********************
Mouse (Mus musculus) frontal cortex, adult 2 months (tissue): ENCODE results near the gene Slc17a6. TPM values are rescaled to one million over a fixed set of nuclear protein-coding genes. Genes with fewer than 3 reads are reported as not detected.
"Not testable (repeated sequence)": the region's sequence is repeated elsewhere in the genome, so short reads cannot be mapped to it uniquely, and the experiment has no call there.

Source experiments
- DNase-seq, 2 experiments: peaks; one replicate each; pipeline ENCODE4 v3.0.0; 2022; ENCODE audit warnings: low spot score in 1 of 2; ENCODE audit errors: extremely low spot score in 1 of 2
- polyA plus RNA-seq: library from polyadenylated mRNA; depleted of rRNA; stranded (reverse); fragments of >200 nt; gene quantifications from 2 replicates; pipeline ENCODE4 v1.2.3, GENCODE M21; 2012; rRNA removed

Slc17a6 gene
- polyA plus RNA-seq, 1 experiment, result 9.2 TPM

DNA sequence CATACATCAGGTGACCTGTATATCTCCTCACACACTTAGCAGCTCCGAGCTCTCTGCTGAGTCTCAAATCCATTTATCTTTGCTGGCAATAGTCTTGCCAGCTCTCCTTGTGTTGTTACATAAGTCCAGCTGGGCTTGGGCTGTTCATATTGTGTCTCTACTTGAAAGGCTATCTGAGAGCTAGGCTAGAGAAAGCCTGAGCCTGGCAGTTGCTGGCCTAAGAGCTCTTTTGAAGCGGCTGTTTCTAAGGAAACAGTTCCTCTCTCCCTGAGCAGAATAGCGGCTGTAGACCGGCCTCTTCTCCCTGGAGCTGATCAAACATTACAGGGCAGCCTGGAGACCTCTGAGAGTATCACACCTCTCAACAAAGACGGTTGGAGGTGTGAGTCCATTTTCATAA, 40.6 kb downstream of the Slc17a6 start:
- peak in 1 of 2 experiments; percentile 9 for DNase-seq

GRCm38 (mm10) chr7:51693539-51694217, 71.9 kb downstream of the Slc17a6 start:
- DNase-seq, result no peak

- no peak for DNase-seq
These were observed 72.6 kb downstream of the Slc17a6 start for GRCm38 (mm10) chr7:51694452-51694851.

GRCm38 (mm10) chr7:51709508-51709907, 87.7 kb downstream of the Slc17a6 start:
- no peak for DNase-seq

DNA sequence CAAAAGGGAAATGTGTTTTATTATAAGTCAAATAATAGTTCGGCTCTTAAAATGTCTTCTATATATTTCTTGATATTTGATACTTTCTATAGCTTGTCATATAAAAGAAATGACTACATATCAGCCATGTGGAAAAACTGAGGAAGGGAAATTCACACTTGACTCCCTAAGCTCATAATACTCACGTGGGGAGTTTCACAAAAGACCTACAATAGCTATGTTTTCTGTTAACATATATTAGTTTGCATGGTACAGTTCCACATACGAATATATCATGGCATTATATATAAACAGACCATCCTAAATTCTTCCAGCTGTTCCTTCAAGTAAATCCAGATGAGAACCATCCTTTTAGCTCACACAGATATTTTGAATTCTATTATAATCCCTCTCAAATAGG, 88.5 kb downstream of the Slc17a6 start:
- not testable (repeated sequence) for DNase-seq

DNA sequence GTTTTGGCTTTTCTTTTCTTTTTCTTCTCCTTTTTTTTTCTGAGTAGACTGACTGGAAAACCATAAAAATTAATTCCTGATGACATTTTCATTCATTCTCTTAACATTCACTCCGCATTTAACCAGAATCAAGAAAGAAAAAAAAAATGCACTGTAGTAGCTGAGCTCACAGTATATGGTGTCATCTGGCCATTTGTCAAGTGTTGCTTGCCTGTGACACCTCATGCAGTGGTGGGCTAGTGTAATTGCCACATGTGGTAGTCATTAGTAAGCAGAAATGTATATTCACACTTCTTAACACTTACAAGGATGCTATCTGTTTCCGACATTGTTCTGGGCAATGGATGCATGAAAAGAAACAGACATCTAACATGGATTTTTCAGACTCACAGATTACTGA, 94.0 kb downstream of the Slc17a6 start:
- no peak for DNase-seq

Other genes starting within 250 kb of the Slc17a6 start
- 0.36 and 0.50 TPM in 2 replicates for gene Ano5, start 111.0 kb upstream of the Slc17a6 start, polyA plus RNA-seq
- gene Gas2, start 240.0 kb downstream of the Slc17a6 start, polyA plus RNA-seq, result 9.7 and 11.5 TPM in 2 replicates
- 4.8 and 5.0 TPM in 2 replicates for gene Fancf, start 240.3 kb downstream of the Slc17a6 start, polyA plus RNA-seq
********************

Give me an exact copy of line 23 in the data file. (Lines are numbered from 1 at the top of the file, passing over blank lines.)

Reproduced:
- 4.8 and 5.0 TPM in 2 replicates for gene Fancf, start 240.3 kb downstream of the Slc17a6 start, polyA plus RNA-seq